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The Nomorule in Electronic Calculations
April 1967 Radio-Electronics

April 1967 Radio-Electronics

April 1967 Radio-Electronics Cover - RF Cafe[Table of Contents]

Wax nostalgic about and learn from the history of early electronics. See articles from Radio-Electronics, published 1930-1988. All copyrights hereby acknowledged.

 In the March 1967 issue of Radio-Electronics magazine, John Fasal introduced his "Nomorule" (a nomograph) as a method of simplifying routine electrical design calculations. In the days prior to smartphones, desktop computers, and electronic calculators, the choices for such figuring were paper and pencil, slide rule, or nomograph - or any combination thereof. The nice thing about a nomograph is the visual presentation of how varying one or more values affects the result. When the equation at hand is linear, the mental work of extrapolating numbers is not so hard, but when exponents, logarithms, or trigonometry functions are involved, things can get tough. Mr. Fasal instructs you on how to generate a custom nomograph for calculating just about any equation. The only restriction is that in general only three scales can be in play at a time - akin to a slide rule - unless other scales happen to fall within the realm of the primary three. Otherwise, if more than three numbers are involved, equations must be constructed that combine two or more quantities, with selected ones fixed at a certain value as a multiplier of the chosen variable. Then, it would be necessary to construct separate scales for each case. For instance, if you needed to calculate the voltage across a resistor that was in parallel with a capacitor and an inductor at various frequencies, you would need to reduce the equation to just three variables and hold one as fixed. That might be the case for a resonant circuit across a resistive load, so if the inductor is fixed in value but the capacitor is adjustable for tuning, an equation would be generated with the L value as a coefficient and f, C, and R as the nomograph scales. See Nomorule Part 1 in the March edition.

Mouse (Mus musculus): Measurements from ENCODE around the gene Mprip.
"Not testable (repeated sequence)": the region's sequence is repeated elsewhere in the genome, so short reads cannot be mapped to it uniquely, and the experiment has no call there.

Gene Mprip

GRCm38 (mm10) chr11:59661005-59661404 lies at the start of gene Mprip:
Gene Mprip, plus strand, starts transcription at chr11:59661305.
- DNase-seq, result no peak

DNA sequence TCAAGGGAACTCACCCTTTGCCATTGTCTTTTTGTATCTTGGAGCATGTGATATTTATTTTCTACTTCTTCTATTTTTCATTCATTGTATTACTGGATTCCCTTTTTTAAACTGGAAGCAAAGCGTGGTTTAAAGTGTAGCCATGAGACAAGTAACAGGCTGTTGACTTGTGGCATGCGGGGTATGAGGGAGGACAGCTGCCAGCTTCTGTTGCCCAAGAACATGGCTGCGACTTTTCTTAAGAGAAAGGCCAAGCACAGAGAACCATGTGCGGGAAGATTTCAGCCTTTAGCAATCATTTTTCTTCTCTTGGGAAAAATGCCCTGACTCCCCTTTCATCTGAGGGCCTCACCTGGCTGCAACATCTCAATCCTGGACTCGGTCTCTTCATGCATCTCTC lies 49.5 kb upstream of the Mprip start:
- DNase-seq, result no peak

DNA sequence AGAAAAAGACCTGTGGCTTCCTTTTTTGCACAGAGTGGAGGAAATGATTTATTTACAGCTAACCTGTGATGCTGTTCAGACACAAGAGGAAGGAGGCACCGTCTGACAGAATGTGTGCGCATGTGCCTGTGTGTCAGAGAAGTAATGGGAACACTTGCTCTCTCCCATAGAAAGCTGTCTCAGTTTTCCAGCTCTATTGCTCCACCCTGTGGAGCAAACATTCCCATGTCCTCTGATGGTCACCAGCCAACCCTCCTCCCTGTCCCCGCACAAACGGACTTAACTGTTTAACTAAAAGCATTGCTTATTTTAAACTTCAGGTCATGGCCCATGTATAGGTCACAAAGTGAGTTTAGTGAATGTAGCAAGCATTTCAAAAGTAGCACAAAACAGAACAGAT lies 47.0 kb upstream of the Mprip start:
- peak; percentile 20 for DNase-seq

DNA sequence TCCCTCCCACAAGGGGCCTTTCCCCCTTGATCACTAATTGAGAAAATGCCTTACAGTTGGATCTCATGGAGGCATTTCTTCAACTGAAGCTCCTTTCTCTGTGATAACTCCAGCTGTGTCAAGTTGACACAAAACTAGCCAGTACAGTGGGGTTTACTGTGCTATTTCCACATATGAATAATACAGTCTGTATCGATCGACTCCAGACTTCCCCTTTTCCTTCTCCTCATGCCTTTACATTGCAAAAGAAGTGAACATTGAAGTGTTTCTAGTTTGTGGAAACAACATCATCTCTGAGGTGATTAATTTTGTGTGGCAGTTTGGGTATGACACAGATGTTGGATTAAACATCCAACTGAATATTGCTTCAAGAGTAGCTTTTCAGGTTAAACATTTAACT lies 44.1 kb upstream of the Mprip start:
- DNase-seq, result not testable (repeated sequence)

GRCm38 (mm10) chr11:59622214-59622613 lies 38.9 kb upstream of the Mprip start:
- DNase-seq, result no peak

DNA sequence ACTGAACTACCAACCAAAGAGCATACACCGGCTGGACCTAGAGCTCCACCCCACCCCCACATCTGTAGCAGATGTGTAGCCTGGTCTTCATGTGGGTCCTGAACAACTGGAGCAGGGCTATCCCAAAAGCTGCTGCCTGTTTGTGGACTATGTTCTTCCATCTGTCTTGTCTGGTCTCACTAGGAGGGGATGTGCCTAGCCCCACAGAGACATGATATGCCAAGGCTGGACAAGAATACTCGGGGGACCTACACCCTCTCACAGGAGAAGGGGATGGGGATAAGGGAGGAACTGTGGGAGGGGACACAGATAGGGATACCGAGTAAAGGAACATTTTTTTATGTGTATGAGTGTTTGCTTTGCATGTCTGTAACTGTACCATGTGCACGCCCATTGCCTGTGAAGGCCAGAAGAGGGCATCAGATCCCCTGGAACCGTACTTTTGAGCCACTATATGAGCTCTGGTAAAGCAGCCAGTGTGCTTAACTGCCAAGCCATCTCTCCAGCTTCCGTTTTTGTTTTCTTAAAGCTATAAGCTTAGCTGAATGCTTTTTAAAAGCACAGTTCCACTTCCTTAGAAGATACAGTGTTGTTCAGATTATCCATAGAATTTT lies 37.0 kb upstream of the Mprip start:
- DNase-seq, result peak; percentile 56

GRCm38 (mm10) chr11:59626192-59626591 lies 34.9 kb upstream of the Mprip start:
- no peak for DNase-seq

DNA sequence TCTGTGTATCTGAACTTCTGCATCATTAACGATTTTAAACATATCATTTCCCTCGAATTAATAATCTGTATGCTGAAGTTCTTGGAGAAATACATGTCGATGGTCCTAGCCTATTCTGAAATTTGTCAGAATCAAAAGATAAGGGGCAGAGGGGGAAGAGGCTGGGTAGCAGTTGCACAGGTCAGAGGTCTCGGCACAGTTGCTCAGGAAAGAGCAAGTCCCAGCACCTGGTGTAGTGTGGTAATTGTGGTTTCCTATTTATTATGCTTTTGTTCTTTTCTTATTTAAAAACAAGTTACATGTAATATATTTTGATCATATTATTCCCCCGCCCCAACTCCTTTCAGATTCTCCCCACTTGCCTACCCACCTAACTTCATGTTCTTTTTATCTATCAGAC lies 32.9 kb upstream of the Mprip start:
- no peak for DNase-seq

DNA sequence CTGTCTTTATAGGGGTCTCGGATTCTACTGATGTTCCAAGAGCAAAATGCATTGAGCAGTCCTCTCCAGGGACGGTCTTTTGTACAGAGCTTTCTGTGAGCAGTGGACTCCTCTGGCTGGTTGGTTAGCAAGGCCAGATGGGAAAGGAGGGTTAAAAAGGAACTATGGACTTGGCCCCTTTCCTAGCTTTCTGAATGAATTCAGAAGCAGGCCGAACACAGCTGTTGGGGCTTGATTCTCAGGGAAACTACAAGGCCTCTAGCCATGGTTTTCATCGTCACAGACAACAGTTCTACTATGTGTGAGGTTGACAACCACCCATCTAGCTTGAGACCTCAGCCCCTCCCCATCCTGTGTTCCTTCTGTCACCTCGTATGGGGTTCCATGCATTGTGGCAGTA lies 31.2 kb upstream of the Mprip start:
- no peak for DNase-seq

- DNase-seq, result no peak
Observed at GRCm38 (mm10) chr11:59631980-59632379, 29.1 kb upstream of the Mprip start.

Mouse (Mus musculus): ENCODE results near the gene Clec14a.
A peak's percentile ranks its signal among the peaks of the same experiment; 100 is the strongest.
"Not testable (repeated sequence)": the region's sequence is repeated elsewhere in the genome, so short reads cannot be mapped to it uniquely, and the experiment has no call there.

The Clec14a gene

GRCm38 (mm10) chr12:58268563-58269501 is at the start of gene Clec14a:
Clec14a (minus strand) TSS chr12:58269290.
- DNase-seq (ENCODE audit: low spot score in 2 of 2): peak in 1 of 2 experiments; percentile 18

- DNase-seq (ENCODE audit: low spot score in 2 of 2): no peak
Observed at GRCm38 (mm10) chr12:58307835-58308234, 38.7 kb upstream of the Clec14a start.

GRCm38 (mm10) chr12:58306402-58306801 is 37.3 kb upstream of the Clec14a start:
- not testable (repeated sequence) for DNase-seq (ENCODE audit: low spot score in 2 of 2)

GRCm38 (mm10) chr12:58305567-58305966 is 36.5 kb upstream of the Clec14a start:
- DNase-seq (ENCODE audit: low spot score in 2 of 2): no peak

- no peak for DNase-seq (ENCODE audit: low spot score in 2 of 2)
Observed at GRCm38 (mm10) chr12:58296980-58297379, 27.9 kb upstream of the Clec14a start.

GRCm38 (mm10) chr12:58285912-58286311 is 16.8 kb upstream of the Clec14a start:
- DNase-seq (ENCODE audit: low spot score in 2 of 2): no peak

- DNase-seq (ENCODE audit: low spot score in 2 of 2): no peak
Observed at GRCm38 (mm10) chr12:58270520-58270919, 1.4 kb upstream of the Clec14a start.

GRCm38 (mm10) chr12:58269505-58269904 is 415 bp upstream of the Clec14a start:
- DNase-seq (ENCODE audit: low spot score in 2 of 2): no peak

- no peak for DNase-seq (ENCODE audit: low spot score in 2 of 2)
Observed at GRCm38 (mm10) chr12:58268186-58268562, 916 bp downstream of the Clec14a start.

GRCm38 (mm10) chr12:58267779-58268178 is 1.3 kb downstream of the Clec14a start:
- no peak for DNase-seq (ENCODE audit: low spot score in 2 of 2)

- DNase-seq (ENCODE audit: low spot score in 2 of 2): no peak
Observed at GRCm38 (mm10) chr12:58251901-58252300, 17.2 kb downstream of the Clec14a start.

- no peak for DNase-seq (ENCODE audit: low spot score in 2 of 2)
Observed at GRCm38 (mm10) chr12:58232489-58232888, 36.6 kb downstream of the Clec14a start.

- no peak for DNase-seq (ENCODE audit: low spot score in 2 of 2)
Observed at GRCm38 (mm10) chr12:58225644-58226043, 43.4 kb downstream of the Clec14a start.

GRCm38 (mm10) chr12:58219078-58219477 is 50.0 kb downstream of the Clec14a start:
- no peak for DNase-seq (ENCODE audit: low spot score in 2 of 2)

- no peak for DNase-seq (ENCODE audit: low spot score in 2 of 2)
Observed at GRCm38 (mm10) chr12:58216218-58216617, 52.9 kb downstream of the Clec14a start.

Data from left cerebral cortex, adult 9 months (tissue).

The Nomorule in Electronic Calculations

Here is the Nomorule - RF Cafe

Fig. 1 - Here is the Nomorule again, repeated from last month. Cut out and mount it on cardboard.

Part  2- More uses for last month's Nomorule: How to multiply and divide by using logarithms; trig functions and some practical examples

By John H. Fasal*

The basic Nomorule described in Part 1 is repeated here as Fig. 1. We showed that you can multiply two numbers by aligning a straightedge across one on scale A and the other on scale C, and reading off the product on scale B. If you have more than two factors, you must transfer the first product back to either scale A or scale C, to use it as a factor in the next product.

If any number at B is aligned with 1 on scale C, the line will intersect the same number at A. This is true because B = AC, and in this case C = 1, so B = A. Thus we can transfer the number from B to A without changing it.